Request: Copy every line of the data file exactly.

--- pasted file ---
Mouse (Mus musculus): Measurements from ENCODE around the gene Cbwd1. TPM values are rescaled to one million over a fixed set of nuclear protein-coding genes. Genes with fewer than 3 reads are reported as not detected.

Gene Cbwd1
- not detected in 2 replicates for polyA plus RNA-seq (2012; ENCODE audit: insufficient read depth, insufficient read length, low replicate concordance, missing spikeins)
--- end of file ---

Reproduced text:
Mouse (Mus musculus): Measurements from ENCODE around the gene Cbwd1. TPM values are rescaled to one million over a fixed set of nuclear protein-coding genes. Genes with fewer than 3 reads are reported as not detected.

Gene Cbwd1
- not detected in 2 replicates for polyA plus RNA-seq (2012; ENCODE audit: insufficient read depth, insufficient read length, low replicate concordance, missing spikeins)